The student has not been named publicly. McAdams said the student told him that Snow pressed him to name a faculty member who had advised him to file the complaint.

"She blew off his complaint," McAdams said. "He got no redress."

Eventually, the complaining student was allowed to drop the class.

Meanwhile, blog posts from McAdams were picked up by a number of conservative media. In early December, a half-dozen members of the Westboro Baptist Church, a Kansas group known for protests particularly involving gay issues, protested on campus. That brought out a larger number of counterprotestors.

McAdams, a self-described libertarian-leaning conservative, continued to blog. He said he was surprised when he received a letter Dec. 16 from Marquette University Dean Richard Holz that told him he was relieved of all duties and activities that would involve interaction with Marquette students, faculty and staff. He has been allowed on campus to work on a manuscript, he said.

"The controversy had pretty much died down," McAdams said.

Brian Dorrington, a spokesman for the university, wrote in an email to NCR that the action was an outgrowth of a concern raised by a student regarding a graduate. "While this review continues, Professor John McAdams has been relieved of his teaching duties and other faculty duties. His salary and benefits will continue during the course of the review."

McAdams noted that the fall semester has ended, and he is scheduled to teach two classes in the spring semester.

Dorrington continued: "Our president (Michael Lovell) has been very clear, including in a recent campus-wide letter about university expectations and Guiding Values to which all faculty and staff are required to adhere, and in which the dignity and worth of each member of our community is respected, especially students."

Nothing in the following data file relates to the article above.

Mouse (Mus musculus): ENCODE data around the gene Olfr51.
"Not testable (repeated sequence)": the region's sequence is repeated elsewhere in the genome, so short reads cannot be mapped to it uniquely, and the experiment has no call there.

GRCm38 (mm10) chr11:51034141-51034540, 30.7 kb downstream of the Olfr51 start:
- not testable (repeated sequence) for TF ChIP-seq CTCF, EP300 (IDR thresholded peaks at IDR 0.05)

Lovell said in that letter: "This is a matter of official policy, but is also a matter of our values. Respect is at the heart of our commitment to the Jesuit tradition and Catholic social teaching."

Lovell also cited the university harassment policy, saying personal attacks or harassment of or by students, faculty and staff will not be tolerated. "To be clear, we will take action to address those concerns," he said. "We deplore hatred and abuse directed at a member of our community in any format."

McAdams characterized the episode as an "archetype of political correctness" that is pervasive on campus that is inconsistent with both academic freedom and free speech. He acknowledges that he has been a thorn in the side of some university officials, particularly on his blog.

He said if Abbate had restricted the discussion for reasons of time or because other materials had to be covered, there would be no controversy.

By not allowing a discussion of both sides of gay marriage, the university is doing a disservice to all in the community, including those who are gay, he said.

"Rather than argue the issues, they want to shut up the arguments," McAdams said, noting that the Catholic church position is opposed to gay marriage. "Students and faculty should be allowed support the Catholic position on the subject."

*An earlier version of this story named the incorrect department involved.

[Marie Rohde is a freelance writer based in Milwaukee.]